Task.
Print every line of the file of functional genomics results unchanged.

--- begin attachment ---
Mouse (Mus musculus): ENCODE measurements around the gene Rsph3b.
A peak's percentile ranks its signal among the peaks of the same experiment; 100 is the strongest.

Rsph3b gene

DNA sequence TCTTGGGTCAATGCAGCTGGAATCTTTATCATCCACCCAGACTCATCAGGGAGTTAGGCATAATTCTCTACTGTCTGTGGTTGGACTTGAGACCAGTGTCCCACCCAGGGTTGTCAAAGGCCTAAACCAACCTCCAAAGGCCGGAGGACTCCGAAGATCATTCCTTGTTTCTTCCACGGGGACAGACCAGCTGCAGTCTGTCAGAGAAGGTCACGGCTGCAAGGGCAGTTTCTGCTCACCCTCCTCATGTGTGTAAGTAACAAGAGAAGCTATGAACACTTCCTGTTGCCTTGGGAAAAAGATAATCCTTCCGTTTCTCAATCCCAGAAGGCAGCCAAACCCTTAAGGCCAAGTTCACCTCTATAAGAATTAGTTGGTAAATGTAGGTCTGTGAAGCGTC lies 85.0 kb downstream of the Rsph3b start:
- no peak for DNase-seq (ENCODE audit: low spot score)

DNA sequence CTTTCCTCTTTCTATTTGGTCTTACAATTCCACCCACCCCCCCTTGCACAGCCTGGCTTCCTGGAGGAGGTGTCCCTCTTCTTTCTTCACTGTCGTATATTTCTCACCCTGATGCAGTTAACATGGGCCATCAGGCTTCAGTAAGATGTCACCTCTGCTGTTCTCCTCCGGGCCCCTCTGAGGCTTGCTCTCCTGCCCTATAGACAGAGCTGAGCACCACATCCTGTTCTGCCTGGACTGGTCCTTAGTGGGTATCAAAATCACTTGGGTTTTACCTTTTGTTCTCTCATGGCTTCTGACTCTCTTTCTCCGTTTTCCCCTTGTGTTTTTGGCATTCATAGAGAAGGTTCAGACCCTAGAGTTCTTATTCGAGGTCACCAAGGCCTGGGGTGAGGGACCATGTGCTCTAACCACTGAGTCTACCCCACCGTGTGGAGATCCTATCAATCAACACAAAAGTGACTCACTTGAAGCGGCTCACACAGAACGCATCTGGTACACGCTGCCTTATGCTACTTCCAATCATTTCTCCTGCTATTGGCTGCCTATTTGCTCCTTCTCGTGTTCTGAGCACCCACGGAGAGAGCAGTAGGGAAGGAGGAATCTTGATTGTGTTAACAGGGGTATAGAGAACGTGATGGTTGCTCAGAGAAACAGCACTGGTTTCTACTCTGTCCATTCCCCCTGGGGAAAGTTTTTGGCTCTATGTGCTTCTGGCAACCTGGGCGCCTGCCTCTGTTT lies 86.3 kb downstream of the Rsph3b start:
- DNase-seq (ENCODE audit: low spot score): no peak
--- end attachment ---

Mouse (Mus musculus): ENCODE measurements around the gene Rsph3b.
A peak's percentile ranks its signal among the peaks of the same experiment; 100 is the strongest.

Rsph3b gene

DNA sequence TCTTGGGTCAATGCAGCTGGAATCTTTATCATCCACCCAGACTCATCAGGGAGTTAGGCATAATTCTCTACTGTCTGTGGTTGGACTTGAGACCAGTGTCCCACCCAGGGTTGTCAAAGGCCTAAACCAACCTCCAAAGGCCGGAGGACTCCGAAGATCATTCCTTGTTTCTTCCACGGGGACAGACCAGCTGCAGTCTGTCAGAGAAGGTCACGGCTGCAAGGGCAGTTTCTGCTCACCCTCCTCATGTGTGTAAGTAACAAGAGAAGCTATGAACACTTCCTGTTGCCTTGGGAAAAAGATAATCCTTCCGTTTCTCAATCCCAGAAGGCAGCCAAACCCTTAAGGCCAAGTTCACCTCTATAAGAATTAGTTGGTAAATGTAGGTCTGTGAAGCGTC lies 85.0 kb downstream of the Rsph3b start:
- no peak for DNase-seq (ENCODE audit: low spot score)

DNA sequence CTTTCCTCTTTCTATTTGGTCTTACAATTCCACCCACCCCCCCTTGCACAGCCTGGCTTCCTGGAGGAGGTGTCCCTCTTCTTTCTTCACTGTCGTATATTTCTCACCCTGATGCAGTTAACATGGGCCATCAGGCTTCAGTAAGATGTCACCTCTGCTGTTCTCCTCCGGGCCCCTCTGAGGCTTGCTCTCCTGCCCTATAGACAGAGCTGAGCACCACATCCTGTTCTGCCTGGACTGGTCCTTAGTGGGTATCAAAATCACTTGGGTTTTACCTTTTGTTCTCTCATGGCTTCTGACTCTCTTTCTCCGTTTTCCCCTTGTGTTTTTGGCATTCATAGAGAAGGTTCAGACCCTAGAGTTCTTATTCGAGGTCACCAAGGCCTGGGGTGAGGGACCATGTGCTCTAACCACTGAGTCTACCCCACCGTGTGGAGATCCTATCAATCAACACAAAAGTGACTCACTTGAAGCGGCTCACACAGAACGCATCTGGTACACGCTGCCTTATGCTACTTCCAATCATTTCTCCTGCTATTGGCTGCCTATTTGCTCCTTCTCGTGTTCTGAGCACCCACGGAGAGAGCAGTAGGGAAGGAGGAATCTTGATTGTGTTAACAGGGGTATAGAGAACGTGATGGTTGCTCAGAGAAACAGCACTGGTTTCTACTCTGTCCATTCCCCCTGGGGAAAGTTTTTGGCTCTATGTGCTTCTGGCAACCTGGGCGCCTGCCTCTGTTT lies 86.3 kb downstream of the Rsph3b start:
- DNase-seq (ENCODE audit: low spot score): no peak